Even with proposed 2.6% tax increase, Allentown School District still millions in the hole
Updated On: Dec 14 2012 05:31:27 AM CST
The Allentown School District Board of Directors will spend much of the next six months analyzing the 2013-2014 budget but the inescapable conclusion must be that there just isn’t enough to go around.
What else can be said when you propose raising taxes by 2.6 percent and are still $22.4 million in the hole?
Those are the ugly numbers presented by ASD CFO John Clark during Thursday night’s Finance Committee meeting in the proposed preliminary budget, which was approved out of committee. Perhaps in the understatement of the night, board member David Zimmerman categorized the dilemma this way.
“This is a hugely serious issue,” Zimmerman observed.
The $248.6 million budget presented Thursday night is a 6 percent increase from the 2012-2013 budget of $234.4 million. Like any budget fissure it’s rarely one issue and that rule holds true here as revenues are projected to decrease by more than $6 million from last year’s budget.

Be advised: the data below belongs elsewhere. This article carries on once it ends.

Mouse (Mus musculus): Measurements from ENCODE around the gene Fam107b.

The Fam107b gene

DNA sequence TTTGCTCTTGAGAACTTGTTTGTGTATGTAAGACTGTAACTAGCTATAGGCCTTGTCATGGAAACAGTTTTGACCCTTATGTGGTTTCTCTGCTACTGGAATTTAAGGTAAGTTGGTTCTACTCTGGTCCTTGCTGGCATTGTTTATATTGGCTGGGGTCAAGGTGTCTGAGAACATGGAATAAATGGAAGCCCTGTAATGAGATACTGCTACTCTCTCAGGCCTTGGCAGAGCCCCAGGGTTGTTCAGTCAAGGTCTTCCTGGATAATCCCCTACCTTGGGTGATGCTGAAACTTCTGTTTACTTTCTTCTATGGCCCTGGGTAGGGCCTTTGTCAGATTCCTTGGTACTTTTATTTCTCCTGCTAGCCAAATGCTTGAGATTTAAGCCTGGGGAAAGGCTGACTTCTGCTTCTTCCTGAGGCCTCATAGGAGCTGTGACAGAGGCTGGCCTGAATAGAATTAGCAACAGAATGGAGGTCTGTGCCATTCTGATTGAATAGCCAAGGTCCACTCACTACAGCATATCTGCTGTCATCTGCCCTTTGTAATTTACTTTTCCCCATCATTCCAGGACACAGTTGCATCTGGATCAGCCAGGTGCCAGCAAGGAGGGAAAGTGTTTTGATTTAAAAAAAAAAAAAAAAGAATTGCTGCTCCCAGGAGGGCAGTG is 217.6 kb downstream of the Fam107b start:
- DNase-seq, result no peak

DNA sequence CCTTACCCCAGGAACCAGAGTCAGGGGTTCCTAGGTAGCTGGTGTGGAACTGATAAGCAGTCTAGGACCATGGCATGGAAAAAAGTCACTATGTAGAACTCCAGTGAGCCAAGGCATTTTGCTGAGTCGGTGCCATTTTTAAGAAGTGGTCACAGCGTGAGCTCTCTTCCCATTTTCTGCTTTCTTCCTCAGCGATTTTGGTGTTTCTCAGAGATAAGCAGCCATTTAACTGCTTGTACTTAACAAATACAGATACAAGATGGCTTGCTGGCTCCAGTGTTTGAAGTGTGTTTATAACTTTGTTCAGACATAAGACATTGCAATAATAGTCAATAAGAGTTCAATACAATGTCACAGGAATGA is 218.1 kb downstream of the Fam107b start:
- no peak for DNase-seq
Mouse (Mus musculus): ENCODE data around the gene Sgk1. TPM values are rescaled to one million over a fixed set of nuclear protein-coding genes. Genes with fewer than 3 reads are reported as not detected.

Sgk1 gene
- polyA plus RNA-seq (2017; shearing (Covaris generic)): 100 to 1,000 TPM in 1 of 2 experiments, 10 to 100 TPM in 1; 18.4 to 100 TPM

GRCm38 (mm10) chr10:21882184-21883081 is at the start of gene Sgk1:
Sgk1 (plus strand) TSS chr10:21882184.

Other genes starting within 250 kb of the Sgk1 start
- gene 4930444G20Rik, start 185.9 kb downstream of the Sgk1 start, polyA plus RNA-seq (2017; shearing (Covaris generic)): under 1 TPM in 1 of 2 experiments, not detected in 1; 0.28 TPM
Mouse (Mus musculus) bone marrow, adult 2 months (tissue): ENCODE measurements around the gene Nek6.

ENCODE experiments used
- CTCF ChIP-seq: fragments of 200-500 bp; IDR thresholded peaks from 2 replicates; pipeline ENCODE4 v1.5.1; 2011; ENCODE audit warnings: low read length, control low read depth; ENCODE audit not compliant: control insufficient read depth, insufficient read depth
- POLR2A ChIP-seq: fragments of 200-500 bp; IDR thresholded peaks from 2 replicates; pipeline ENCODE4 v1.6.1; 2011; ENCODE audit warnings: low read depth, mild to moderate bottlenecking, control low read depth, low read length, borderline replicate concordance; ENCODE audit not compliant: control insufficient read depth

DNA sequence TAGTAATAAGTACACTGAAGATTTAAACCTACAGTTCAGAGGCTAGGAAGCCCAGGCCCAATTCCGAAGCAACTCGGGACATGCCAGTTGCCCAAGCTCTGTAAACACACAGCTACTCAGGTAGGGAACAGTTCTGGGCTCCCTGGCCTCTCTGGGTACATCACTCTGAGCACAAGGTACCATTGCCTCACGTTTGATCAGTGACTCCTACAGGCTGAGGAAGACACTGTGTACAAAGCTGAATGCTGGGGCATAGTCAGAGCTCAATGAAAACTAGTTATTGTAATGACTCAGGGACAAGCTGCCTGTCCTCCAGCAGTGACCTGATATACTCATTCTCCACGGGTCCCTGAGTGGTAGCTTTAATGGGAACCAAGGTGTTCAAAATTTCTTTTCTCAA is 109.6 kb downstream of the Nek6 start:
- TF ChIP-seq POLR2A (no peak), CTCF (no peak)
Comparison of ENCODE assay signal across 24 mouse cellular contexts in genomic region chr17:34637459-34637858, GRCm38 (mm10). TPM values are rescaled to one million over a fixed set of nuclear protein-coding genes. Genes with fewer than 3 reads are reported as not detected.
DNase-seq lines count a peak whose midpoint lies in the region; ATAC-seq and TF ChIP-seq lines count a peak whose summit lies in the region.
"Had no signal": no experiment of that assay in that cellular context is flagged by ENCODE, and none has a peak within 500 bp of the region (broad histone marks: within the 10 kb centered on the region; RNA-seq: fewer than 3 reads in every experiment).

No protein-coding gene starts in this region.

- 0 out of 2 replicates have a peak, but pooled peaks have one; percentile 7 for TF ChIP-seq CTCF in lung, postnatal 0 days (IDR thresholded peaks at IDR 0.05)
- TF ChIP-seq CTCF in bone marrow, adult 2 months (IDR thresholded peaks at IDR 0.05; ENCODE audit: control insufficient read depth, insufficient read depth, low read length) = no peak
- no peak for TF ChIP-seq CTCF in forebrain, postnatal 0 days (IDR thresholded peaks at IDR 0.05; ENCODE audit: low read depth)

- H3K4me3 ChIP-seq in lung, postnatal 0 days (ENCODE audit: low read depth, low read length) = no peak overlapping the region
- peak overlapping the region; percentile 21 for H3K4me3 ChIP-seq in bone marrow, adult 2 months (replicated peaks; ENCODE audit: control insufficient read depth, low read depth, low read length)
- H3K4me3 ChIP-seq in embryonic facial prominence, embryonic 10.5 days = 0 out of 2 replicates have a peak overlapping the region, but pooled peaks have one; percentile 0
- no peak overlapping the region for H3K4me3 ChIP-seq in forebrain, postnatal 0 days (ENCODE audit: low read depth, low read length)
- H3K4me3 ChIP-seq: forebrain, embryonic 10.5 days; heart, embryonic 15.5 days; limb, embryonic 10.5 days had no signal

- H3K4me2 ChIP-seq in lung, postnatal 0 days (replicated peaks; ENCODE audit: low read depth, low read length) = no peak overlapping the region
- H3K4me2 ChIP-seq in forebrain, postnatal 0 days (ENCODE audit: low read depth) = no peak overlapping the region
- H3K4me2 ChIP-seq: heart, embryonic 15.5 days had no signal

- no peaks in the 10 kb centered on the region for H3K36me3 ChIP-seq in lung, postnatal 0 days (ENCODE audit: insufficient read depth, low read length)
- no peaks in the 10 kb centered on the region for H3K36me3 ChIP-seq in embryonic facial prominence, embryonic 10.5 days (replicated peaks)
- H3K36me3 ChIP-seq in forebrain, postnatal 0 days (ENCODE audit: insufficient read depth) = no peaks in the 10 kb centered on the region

Most of that decrease – more than $5 million – is the result of decreased federal funding, according to Clark. While only 9 percent of the district’s overall revenue is acquired from the federal government, a potential 25.9 percent drop in funds from last year’s budget is no small matter.
The condition is worse on the expenditure side as salaries will shoot up more than $2.1 million from the previous year’s budget, retirement pensions for school employees, known better as PSERS, will increase by more than $5.3 million during the 2013-2014 budget.
Healthcare costs will increase by $2.2 million and the district will see major facility repair costs skyrocket by more than $3.3 million from the previous year’s budget.
“Nothing is off the table,” said Superintendent C. Russell Mayo. “And that includes furloughs...All the low hanging fruit has been picked for years.”
It should be stressed the budget presented Thursday night is laden with revenue projections and must be considered simply as a starting point for producing a final budget, due by June 27th. Gov. Corbett’s 2014 budget, which will be unveiled in February, will supply some answers although at this point a few things are known.
One is that revenue from Pennsylvania is projected to be below original expectations. And charter school costs will also increase, estimated Thursday night by about $873,000.
A preliminary budget must be approved by January 17 in order to comply with the Act 1 budget timeline presented by Clark on Thursday night.
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